cial and emotional context.
In what follows, we present the global design of our agent
(henceforth referred to as KRISTINA) and sketch the dif-
ferent modules of which it is composed.
Figure 1 shows the global design of the KRISTINA agent.
The agent is composed of a collection of modules that ensure
informed multimodal expressive conversation with a human
user. The communication analysis modules are controlled by
the state-of-the-art Social Signal Interpretation (SSI) frame-
work [48], which furthermore carries out event-driven fu-
sion of the data from different modi. The dialogue-oriented
modules are embedded in the Visual Scene Maker (VSM)
framework [14]. A dedicated search engine acquires back-
ground multimodal information from the web and relevant
curated information sources. The integrated representation
of acquired and user-transmitted multimodal information is
stored in the Knowledge Base (KB) in terms of ontologies,
which facilitates the realization of flexible reasoning-based
dialogue strategies.
Figure 1: Architecture of the KRISTINA agent
A dedicated fission and discourse planning module shall
ensure an adequate assignment of the content elements that
are chosen for communication to the user to the individual
modi and their coherent and coordinated presentation. The
language generation module feeds its intermediate and final
outcome also to the facial expression and gesture generation
modules in order to ensure, e.g., accurate lip synchronization
and beat gestures of the virtual character.
To ensure that the agent is “knowledgeable” about the
topic of the conversation in order to be able to interpret
the multimodal input (question, comment, request, etc.) of
the user and come up with the appropriate reaction, the
knowledge representation in the agent must be theoretically
sound and scalable. Furthermore, the knowledge reposito-
ries must be dynamically extendable, i.e., the agent must
be able “to learn” from both the input of the user and the
external world.
3.1 Multimodal Knowledge Representation
Our multimodal knowledge representation framework in
the Knowledge Base (KB) includes a number of ontologies
designed to support the dialogue with the user and to rep-
resent the relevant basic care and healthcare background
information from the web. The ontologies cover: (i) models
for the representation, integration and interpretation of ver-
bal and non-verbal aspects of user communication [34]; (ii)
domain models that capture the various types of background
knowledge, including user profile ontologies [17]; ontologies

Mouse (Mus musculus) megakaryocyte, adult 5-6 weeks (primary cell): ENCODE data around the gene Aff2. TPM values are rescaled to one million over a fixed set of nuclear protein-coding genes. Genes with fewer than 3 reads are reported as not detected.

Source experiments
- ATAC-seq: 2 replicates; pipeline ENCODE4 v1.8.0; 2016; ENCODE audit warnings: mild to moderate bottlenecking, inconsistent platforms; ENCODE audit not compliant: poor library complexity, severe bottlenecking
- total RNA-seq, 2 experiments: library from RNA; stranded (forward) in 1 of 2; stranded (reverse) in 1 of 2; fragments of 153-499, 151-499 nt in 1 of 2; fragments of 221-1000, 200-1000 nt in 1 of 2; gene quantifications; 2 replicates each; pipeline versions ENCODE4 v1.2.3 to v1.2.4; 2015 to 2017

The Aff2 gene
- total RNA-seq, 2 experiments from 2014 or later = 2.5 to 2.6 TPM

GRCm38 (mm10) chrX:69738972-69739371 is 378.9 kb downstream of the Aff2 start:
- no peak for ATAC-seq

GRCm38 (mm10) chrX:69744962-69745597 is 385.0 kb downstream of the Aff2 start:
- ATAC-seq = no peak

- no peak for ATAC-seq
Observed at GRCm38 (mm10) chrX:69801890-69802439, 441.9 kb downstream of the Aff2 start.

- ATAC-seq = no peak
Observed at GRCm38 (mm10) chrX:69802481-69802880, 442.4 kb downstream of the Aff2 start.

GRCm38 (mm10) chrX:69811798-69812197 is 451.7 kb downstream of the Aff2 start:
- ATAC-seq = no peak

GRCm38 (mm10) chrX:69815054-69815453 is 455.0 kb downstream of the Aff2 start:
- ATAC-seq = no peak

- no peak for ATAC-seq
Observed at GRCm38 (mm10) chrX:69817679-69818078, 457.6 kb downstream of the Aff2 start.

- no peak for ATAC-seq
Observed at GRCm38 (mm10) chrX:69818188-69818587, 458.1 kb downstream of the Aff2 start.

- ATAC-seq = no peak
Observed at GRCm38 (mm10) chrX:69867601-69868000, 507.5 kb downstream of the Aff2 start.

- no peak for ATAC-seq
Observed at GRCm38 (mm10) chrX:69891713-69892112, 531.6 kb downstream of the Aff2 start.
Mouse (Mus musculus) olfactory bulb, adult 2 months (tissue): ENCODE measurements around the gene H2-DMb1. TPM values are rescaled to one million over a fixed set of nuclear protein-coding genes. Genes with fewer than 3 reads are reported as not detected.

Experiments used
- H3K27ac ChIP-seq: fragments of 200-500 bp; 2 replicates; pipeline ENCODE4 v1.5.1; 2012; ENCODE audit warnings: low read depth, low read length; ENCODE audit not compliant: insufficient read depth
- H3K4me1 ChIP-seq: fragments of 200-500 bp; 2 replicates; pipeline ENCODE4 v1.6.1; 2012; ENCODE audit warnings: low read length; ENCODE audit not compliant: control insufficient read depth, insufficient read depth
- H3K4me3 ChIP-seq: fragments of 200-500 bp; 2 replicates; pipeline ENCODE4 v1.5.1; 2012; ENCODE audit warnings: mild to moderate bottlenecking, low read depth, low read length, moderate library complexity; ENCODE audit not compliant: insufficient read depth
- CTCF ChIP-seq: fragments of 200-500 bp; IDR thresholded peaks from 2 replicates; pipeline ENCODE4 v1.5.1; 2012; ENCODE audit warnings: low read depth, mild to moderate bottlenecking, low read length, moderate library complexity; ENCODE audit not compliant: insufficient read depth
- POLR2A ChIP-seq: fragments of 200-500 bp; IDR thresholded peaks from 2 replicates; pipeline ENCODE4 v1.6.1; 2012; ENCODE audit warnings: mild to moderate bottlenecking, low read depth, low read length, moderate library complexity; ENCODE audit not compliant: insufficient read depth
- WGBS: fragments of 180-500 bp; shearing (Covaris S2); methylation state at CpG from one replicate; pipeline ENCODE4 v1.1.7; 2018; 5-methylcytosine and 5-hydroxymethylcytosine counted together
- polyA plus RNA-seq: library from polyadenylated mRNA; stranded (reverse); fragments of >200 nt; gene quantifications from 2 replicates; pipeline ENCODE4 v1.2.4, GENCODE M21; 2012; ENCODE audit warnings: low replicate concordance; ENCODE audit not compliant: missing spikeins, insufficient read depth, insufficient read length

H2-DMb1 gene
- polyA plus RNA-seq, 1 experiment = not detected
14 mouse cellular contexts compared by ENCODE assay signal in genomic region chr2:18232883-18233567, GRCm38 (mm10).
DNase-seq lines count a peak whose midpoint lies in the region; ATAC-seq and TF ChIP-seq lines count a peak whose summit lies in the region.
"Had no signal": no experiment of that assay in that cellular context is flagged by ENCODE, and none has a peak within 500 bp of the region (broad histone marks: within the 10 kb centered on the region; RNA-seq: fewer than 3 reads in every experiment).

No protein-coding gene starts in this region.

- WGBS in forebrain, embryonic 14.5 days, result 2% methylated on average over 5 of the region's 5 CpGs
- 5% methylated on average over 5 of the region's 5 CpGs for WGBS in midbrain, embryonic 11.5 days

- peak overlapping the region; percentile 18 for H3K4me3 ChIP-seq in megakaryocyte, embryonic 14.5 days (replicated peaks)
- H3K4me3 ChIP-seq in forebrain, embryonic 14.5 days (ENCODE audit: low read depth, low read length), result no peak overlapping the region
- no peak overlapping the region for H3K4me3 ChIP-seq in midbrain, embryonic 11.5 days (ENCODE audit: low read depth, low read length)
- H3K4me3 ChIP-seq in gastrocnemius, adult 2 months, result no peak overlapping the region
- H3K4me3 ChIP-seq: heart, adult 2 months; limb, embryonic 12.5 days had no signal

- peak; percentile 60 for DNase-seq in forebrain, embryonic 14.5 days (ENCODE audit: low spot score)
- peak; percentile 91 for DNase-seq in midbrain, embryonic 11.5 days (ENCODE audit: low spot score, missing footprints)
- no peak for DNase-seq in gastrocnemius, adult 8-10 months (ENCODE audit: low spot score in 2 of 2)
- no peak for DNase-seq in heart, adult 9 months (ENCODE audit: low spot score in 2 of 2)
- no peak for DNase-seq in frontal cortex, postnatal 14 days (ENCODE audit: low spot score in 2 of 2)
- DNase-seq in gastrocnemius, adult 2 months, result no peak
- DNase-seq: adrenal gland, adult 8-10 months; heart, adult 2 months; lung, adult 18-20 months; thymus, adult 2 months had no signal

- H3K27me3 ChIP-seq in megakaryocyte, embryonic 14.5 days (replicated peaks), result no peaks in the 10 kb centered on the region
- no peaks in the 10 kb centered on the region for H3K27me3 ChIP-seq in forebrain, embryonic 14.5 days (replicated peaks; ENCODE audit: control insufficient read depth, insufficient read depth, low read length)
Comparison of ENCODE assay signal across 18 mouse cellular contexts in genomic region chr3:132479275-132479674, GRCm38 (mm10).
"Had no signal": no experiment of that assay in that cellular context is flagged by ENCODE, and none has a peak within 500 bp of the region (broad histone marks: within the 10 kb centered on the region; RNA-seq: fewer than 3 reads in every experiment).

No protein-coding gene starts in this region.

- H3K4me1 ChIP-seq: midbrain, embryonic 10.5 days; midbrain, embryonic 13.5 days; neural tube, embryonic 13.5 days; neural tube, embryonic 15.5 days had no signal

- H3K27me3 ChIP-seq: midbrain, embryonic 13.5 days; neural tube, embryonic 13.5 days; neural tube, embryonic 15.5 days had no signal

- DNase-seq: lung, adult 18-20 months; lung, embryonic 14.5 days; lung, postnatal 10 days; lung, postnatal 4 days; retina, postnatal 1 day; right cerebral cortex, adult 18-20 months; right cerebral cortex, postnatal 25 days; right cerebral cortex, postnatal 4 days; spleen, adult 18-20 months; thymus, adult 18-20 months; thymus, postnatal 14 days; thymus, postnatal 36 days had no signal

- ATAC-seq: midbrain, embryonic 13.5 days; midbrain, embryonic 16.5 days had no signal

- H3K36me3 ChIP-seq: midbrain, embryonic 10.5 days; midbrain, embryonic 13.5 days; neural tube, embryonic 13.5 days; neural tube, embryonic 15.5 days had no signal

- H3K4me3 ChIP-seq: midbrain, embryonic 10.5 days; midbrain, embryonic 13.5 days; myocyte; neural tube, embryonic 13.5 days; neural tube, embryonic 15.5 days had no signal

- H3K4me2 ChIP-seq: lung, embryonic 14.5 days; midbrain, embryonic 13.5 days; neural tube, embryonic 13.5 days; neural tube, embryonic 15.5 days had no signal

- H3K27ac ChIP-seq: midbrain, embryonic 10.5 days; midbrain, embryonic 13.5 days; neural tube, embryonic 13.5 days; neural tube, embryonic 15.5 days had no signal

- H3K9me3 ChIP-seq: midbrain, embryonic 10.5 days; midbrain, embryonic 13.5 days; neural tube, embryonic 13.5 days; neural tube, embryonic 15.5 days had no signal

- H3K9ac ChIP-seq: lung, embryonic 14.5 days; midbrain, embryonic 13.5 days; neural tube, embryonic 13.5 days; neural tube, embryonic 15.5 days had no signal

for modeling routines, habits and behavioural aspects [29],
and ontologies for healthcare and medical information [36].
To provide knowledge-driven interpretation schemata for
the determination of the appropriate reaction to the in-
put of the user, the framework combines, integrates and
interprets the user’s input in the context of background
knowledge, coupling the interpretation with intelligent and
context-aware decision making and reasoning mechanisms.
The realization of the interpretation framework capitalizes
on the association of contextual concepts with inference rules
that, based on the recognized context of the conversation,
perform additional inferences and either update the KB or
generate a response to be sent back to Dialogue Manage-
ment. So far, rules relevant to biographical information and
user behaviour are realized. Conversations are supported in
which the user informs or asks for biographical information,
as, e.g., the age, or basic daily routines (e.g., daily water
intake or hygiene).
3.2 Multimedia retrieval from the web
This module extracts content from web resources (includ-
ing social media) to enhance the background knowledge of
KRISTINA. The available types of web resources that con-
tain basic care- and healthcare-related information vary sig-
nificantly. They include web pages with information or in-
structions as well as blogs and online discussion areas such as
forums and social networking sites, where interested parties
can discuss and share opinions and experiences. In addi-
tion, web resources may encode their information in multi-
ple languages and in various modalities such as text, images,
videos, audio recordings, and slideshows. Therefore, versa-
tile mechanisms are needed to ensure high quality informa-
tion search and extraction.
The module includes the following submodules: (i) crawl-
ing and scraping to extract relevant content from web re-
sources, for which we use Apache Nutch2and boilerpipe3,
and social media; (ii) content extraction that distills con-
tent elements from web resources and social media (using
MetaMap,4Babelfy,5and Unitex6); (iii) social media topic
detection that detects health-related topics based on cluster-
ing; (iv) indexing, search, and retrieval of multimodal infor-
mation from web [42]; (v) domain-specific query formulation
6 unitex/
for querying the indexed repository and triggering the ontol-
ogy population mechanism; and (vi) user interaction query